Tuesday, December 15, 2009

Huck Finn's Folly or Undergraduate Purgatory

I am rather upset/angry (I'm sorry... being a guy means a lot of emotions get shaken and stirred then turned into anger). Ergo, I've decided to write about a classic experience I had in Purgatory Central: Huck Finn's Folly.

Before starting I would like to apologize for all the Dopey White Kids in my Philosophy 101 Class.

I would also like to apologize for all the parents of the aforementioned Dopey White Kids for raising their children into Dopey White Kids.

After high school I did not go directly to college. I worked at a variety of menial jobs and then backpacked in Britain and did some travelling around this country. By the time I was an undergraduate I had some "wear on the tires".

I went to Bridgewater State College and most of the students were fresh faced kids directly out of high school. Many of them had let's say sheltered lives. As most people know the first two years of a liberal arts education are filled with required courses designed to make good citizens. There are many who scoff at such an idea. That these General Requirements are a waste of time. This story proves that at the very least Philosophy 101 is a vital piece to any one's schooling.

I was a philosophy geek (hard to imagine eh?) and sat in the front of the class. The required readings consisted of small pieces from literary works that illustrate a particular moral question or principle. The reading for that particular day was an excerpt from Huck Finn. Huck had just ran away and was rafting down the river. With him was Jim an escaped slave. Another raft came beside him. It was manned by men looking for Jim to bring him back to bondage. Huck had a choice: give Jim up or keep him hidden. Huck decides to keep Jim hidden and the Slavers move on. Huck feels very badly about his decision. He believes he will go to Hell because everyone knows slavery is ordained by God. It's important for modern readers to really understand that Huck was committing a grievous act for his time and place and he was aware of the consequences (eternity in Hell).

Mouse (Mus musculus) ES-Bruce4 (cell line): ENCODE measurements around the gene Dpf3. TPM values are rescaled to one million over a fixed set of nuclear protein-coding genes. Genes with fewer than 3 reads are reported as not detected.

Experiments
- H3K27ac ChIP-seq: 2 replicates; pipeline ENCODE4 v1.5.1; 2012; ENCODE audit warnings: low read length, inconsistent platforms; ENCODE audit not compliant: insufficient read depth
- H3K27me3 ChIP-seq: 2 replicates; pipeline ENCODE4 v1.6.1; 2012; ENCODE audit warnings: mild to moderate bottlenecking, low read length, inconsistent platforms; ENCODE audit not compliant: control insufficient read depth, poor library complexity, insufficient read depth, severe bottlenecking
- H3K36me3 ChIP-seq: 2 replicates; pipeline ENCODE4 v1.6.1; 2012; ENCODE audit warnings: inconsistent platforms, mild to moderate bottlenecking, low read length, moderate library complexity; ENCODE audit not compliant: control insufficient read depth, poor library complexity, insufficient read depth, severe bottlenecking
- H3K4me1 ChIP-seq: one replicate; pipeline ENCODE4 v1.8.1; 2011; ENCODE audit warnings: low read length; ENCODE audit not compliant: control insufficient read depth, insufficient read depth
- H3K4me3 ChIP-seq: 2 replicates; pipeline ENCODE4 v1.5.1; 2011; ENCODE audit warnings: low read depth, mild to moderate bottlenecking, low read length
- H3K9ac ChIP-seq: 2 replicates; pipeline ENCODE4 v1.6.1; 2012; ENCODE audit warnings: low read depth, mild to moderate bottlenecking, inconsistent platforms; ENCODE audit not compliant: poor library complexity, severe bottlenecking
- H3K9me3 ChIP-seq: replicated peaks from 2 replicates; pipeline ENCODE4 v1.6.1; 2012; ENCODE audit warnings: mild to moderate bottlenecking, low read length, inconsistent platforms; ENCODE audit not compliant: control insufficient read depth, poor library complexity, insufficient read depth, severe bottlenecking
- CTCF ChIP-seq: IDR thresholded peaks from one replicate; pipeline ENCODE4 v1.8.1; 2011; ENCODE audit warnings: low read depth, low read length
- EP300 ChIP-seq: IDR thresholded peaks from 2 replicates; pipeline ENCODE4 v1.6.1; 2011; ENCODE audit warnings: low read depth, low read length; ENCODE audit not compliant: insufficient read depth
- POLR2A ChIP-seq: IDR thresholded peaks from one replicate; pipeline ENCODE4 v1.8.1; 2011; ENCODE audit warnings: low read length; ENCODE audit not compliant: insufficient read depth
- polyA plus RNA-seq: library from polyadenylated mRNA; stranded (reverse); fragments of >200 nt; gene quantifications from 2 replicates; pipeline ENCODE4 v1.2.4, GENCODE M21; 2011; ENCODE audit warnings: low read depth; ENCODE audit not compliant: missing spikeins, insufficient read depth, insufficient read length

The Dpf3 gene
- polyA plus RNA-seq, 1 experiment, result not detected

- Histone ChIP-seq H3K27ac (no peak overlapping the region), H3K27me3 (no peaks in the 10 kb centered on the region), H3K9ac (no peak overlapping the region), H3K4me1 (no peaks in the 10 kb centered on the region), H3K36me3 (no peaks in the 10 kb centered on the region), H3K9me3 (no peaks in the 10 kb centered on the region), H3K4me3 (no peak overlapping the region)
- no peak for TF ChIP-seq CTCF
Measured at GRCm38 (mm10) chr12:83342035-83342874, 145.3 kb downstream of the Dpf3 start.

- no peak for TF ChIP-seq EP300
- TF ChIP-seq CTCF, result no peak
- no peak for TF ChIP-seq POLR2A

The Professor went over the basics of the story...

(I know this is redundant, but it's really important to stress that I didn't make this up)

and he asked by a raise of hands who thought Huck made the wrong decision (that is Huck should of handed Jim over to the Slavers).

I first noticed the person to my left raise their hand.

I turned in dismay and the person to my right was raising their hand too.

Oh my God! I was sandwiched between two goose-stepping poster children for the Hitler Youth.

Then I turned.

Fuck me.

Ninety-Five percent of the class had their hands raised... up high... like Sieg Heil high.

OK, OK, maybe they didn't understand the question.

The Professor cleared his throat uncomfortably and picked one of the hand raisers.

"Why did Huck do the wrong thing?"

The student replied full of earnest earnestiness, "His parents had taught him that it was wrong."

Another student chimed in, "The law said it was wrong, too."

Nods of agreement from his peers.

A vein in my head was going to explode and my last thought would be of these knuckleheads/fascists.

I then remembered to breathe and composed myself. I raised my hand politely and stated, "Does this mean every law is moral? Can a person really be property?...What kind of..."

The professor saw I was losing my shit pretty fast and stepped in. He had a sad look on his face as if this drama had played itself out before, many times before.

"Those are good questions. Let's think about it..." and then he went on and gave a basic tutorial on how to be a decent human being.


  1. great disturbing story.

    (but add a "be" to the last sentence, says the quasi-professor)

  2. Yeah, as a middle aged white guy, I can lose my shit pretty quickly as well.

  3. what amy said. disurbing.

    i don't know how i would've handled it, but probably not very well.


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